Nellie Scully (née Craven) of Kilgortin, parish of Rahan and Kilbeggan Bridge, Tullamore, July 1922 – May 2018. James Scully with thanks to the Tullamore Tribune

001 east view Terrace, taken from Kilbeggan Bridge 1948
East View, Terrace beside the Kilbeggan Bridge in the 1940s

James Scully on the life and times of his mother Nellie at her funeral oration on Monday 7 May 2018 in Clonminch Cemetery, Tullamore.  Mrs Scully, her late husband Jimmy (died 2000) and their friends and neighbours represented the life and times of another generation and many of our readers overseas will be happy to recall these days. The importance of housing can be seen too and of having good and appreciated neighbours.

Continue reading

Advertisements

The ‘Other Egans’ from Birr and Roscrea By Dermot McAuley

The author of this article is  Dermot McAuley of Dublin who is the eldest son of the late Joan McAuley (nee Egan) of Acres Hall, Tullamore (now the offices of the Tullamore Municipal Council in Cormac Street. Patrick Egan (the “P” of P. & H. Egan) and Elizabeth Moorhead were married at the church of St. Paul’s, Arran Quay, Dublin on 31st August 1874. While Patrick’s Egan ancestors from Westmeath and Offaly are well documented, what is less well known is that Elizabeth too had Egan ancestors – her maternal grandmother Julia Humphrys (née Egan) (sometimes spelt Humphreys) was born into a prominent family of Egans in Roscrea. While the two different branches of the Egan clan may have had some common ancestor in the dim and misty past no close relationship between the two Egan branches is known (so far).  Nevertheless, there are some intriguing parallels between the histories of the Tullamore and Roscrea families. And of course, any descendants of Patrick and Elizabeth carry the genes of two sets of Egans, not one.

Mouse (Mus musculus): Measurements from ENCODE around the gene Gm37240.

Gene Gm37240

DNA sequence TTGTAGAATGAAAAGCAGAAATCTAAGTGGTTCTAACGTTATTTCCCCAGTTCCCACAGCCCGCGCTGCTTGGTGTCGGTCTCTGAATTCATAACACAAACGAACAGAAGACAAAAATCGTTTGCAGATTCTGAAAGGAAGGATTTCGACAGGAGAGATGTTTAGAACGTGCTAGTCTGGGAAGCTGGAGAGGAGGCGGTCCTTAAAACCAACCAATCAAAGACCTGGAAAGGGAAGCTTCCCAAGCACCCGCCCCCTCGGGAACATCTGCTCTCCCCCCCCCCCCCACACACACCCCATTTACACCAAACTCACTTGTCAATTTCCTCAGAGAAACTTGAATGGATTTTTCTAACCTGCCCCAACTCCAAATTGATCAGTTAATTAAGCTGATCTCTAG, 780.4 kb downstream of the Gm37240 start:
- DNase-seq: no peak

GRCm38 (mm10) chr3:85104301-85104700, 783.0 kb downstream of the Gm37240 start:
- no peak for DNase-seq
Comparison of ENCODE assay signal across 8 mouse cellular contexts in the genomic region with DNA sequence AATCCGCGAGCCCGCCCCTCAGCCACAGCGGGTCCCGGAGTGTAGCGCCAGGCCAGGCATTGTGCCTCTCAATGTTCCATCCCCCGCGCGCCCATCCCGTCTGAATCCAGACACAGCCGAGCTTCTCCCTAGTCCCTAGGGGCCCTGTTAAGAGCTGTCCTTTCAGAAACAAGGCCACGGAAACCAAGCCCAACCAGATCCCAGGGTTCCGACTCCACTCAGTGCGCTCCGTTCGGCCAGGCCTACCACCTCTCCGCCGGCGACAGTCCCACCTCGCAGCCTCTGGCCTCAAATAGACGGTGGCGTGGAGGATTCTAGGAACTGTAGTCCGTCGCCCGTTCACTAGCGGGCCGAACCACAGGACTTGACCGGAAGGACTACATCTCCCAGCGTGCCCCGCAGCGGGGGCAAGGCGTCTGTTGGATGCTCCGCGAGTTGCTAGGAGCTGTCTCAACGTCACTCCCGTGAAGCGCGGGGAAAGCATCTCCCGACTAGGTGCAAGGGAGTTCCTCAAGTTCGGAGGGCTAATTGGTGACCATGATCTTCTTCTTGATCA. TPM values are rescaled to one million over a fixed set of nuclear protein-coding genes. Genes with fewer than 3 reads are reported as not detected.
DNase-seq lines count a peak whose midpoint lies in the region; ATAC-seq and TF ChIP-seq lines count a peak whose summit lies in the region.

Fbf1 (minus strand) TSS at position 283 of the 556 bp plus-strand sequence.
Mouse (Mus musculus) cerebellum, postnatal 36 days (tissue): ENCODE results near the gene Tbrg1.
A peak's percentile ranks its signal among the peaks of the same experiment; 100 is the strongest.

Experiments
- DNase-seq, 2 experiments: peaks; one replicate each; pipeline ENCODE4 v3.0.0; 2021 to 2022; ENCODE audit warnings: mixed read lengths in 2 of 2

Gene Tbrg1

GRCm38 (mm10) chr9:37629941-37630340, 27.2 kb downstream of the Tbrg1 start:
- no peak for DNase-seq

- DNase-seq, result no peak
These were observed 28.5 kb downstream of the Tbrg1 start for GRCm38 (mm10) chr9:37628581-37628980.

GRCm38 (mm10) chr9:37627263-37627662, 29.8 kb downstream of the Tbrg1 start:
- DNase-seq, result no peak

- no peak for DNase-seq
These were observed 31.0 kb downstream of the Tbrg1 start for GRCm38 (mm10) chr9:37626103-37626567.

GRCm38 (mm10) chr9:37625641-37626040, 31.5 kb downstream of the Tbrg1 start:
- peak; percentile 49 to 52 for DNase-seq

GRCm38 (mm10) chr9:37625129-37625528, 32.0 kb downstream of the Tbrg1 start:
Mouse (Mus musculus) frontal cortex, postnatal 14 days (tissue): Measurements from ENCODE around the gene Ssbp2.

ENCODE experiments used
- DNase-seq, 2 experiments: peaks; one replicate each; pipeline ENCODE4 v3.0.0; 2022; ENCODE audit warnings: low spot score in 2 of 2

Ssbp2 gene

Continue reading

Michael Molloy, the Tullamore Distiller 1777-1846 ‘The first Mr Tullamore Dew’

Is Conor McGregor related to the Molloys? He probably is. He did his country proud last night as did Michael Molloy 150 years ago. Michael Molloy was the founder of the Tullamore distillery established in 1829. The date is to be seen over the gate beside the Tullamore Credit Union in Patrick Street. Molloy’s distillery is better known today as Daly’s distillery, Williams’s distillery or indeed, the Tullamore Dew Distillery. The first Bernard Daly was the owner of the distillery from the 1850s and was a nephew of Michael Molloy. Daniel E. Williams was the general manager of the distillery from the 1870s and, effectively, the owner of the distillery from the early 1900s. When Alfred Barnard visited the distillery in 1886 he noted that it had been founded in 1829 by an uncle to Bernard Daly and that Williams was the general manager. Much has been written about Daly and Williams, but who was Michael Molloy and where does he fit into the story of the Tullamore distillery? Continue reading

The families and streets of Birr in 1821

While many are now familiar with the value of the 1901 and 1911 censuses for family history, less use has been made of these documents for social history and population studies. Great excitement was created when the censuses were made available free online through the good offices of the Irish government and the people of Mumbai in India who transcribed them for us at no great expense. Now the department of heritage proposes to make the 1926 census available by again outsourcing the work to a far country. However, we will have to wait until 2026. How much more excitement there is for some places where the 1821 census survives. This is the case with Birr and the entire barony of Ballybritt.

Continue reading